It’s tempting to add “master juggler” to the list, but balancing differs from juggling. Juggling involves tossing many items in the air and trying to make sure the timing of catches and releases prevents anything from hitting the ground. One moment of distraction, and items are dropped. Balancing, on the other hand, involves decisions about what to carry and what to leave behind. It includes what can be held in a hand versus what needs to be set aside. Balancing takes discernment.
God doesn’t call us to “good enough.” He calls us to “best.” And only he really knows what’s “best.” After Jesus fed the multitudes, he sent his disciples ahead, and he went to spend time with his Father. There are many good things he could have done: healing, teaching, feeding—to name a few. All these he had done and would continue to do—when the time was right. For that particular moment, only one thing was right: solitude. It was essential for spiritual renewal.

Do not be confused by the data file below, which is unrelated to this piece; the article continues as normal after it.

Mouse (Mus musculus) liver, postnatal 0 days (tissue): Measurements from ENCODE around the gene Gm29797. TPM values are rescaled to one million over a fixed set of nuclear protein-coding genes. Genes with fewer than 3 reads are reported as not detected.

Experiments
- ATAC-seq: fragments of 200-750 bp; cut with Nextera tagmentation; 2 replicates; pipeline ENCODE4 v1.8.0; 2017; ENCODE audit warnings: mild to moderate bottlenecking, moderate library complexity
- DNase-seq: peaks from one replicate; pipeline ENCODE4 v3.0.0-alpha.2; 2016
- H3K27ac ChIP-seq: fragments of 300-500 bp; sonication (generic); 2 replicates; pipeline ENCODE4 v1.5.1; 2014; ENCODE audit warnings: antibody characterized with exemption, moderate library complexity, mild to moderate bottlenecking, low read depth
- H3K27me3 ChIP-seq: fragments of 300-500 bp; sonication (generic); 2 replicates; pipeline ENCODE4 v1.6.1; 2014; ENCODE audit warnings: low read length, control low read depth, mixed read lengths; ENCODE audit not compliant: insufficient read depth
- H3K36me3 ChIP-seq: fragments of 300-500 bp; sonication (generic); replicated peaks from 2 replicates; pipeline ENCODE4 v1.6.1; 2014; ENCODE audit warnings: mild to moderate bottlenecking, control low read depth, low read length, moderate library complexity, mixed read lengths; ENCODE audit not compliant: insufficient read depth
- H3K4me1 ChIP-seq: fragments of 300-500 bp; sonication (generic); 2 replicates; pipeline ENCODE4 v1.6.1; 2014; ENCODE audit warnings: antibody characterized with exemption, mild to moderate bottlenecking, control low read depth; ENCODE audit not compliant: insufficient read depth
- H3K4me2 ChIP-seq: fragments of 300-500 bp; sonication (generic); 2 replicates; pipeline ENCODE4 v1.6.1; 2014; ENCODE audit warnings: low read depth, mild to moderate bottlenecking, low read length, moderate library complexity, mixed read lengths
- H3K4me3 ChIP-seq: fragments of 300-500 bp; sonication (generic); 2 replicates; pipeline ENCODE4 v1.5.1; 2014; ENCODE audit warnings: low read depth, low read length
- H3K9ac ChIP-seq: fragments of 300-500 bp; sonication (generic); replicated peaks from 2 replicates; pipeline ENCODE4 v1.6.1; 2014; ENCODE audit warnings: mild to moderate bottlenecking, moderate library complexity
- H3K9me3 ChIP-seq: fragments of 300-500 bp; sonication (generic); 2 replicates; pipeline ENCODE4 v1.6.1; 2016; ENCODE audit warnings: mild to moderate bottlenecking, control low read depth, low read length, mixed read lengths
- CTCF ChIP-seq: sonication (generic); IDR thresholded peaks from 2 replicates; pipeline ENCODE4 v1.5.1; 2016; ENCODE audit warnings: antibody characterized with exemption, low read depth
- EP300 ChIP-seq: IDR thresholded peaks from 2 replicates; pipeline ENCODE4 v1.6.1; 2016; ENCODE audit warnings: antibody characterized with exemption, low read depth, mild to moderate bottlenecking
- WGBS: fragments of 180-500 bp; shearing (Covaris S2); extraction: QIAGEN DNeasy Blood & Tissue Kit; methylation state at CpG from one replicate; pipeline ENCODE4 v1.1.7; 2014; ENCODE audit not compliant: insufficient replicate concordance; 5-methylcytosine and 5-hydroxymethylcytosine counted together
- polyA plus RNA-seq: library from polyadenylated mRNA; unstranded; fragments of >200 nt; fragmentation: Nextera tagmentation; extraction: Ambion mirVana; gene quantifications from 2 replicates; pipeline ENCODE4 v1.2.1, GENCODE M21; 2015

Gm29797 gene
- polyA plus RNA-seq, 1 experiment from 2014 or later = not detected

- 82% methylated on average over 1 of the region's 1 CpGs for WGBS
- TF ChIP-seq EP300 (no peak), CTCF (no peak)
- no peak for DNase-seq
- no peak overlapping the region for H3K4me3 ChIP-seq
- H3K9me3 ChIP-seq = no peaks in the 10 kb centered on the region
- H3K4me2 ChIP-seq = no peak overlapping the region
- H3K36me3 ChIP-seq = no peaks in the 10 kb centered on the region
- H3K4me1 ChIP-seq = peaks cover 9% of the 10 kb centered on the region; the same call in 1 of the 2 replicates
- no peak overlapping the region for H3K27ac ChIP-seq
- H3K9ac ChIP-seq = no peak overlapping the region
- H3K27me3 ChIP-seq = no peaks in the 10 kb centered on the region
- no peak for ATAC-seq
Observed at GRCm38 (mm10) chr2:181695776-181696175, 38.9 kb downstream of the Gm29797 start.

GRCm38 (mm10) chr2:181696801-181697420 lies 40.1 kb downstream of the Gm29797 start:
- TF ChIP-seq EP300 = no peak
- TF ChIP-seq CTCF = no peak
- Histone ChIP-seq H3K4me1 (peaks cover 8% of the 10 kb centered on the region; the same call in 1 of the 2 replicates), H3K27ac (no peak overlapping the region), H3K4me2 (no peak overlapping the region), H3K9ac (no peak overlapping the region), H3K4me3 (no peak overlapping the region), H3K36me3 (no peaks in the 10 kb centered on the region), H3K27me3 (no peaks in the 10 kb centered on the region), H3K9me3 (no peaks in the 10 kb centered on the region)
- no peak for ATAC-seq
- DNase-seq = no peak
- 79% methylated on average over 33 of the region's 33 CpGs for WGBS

Church leaders need to grow beyond “good enough.” It’s not “good enough” to keep the peace. It’s not “good enough” to start a program. It’s not “good enough” to put together a wonderful-sounding church vision that never gets put into action. Church leaders need to settle for only one thing: God’s best.
What does God’s best look like for leaders?
Listening to God’s voice for direction.
Trusting God for provision.
Obeying God even through the difficult.
Holding each other accountable to godly leadership.
Handling all circumstances with biblical guidance.
Choosing discernment over reaction.
Being a lifelong learner, a growing disciple.
Becoming transparent in struggles and issues.
Courageous leaders trust God’s courage instead of relying on their own reserves of strength.
Courageous leaders intentionally approach all issues, initiatives, and relationships.
Is courageous leadership possible in our churches?
God says, “Yes.”
“Jesus looked at them and said, ‘With man this is impossible, but with God all things are possible’” (Matthew 19:26).
“I have become all things to all people so that by all possible means I might save some” (1 Corinthians 9:22).
Article originally published at ChristianStandard.com.